Ecuador and Galapagos

Ecuador and Galapagos 

The World’s most bio diverse country, occupying an area about the same size as Britain, Ecuador’s terrain covers coastal lowland. Idyllic beach side resorts blending effortlessly with smoking volcanoes and verdant Amazonian rain forests.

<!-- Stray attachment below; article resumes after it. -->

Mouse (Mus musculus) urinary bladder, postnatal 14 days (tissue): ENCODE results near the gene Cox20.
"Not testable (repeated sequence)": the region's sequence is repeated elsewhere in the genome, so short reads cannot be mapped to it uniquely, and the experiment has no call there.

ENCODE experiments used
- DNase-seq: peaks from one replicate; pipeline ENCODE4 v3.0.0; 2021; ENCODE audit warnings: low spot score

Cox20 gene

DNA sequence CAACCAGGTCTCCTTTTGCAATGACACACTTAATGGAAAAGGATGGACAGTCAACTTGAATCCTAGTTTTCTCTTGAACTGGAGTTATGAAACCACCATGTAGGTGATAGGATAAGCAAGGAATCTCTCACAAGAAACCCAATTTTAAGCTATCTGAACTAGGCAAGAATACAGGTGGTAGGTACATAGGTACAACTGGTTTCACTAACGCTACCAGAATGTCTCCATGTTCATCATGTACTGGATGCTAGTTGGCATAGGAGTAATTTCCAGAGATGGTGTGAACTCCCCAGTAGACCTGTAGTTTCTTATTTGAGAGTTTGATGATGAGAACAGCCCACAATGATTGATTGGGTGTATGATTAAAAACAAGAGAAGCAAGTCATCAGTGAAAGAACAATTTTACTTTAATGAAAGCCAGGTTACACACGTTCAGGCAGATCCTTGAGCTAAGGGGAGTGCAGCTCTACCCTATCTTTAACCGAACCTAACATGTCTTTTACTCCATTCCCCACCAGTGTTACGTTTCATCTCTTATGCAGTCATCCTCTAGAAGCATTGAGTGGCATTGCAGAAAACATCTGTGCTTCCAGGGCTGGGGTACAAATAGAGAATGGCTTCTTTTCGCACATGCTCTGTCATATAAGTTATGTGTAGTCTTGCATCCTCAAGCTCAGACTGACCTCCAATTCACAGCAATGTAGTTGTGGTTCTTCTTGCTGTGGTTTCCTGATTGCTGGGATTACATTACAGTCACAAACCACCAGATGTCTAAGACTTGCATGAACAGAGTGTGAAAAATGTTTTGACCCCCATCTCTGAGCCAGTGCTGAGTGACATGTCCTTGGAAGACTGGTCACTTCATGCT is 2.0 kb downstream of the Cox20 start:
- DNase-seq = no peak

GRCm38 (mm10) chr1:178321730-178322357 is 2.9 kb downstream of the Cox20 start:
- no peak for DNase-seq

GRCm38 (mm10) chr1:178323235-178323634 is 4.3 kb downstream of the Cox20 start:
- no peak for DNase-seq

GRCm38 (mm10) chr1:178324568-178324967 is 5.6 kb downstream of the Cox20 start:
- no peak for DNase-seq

Ecuador is rich in cultural splendour, a highlight of any visit. Quito, the capital and Cuenca, lying further south, are both UNESCO World Heritage centres, set in the high, central Andean region, blessed with picture-postcard colonial churches, imposing mansions, grand piazzas and quaint cobbled backstreets. Pre-Colombian artefacts date back to Inca times and earlier, readily on show in Ecuador’s many museums and historical sites. Ecuador’s population of just over 15 million people is mostly of mixed European and indigenous descent, known locally as ‘mestizos’. Colourful, traditional dress is commonplace around Quito and surrounding areas, and along the impressive ‘Avenue of Volcanoes’, linking Quito to Cuenca. Quito also serves as a gateway to nearby cloud forest areas and to the Amazonian region to the East, known as the ‘Oriente’. The region is extensive in size, occupying around 40% of the overall land mass and is divided into two areas, the Northern and the Southern Oriente. The latter is wilder and less easily accessible than its Northern neighbour. To the West, the Pacific coastal region, is dotted with resort towns, fishing villages, surfing hotspots, a marine National Park and Ecuador’s largest city, Guayaquil, a popular gateway to the Galapagos archipelago.The Galapagos Islands are Ecuador’s best-known and most popular visitor attraction, preeminent among the World’s wildlife destinations. A group of volcanic islands, located over 600 miles from the Ecuadorian mainland, the archipelago’s relative isolation has allowed the unhindered development of many, unique wildlife species, many found nowhere else. 

 

 

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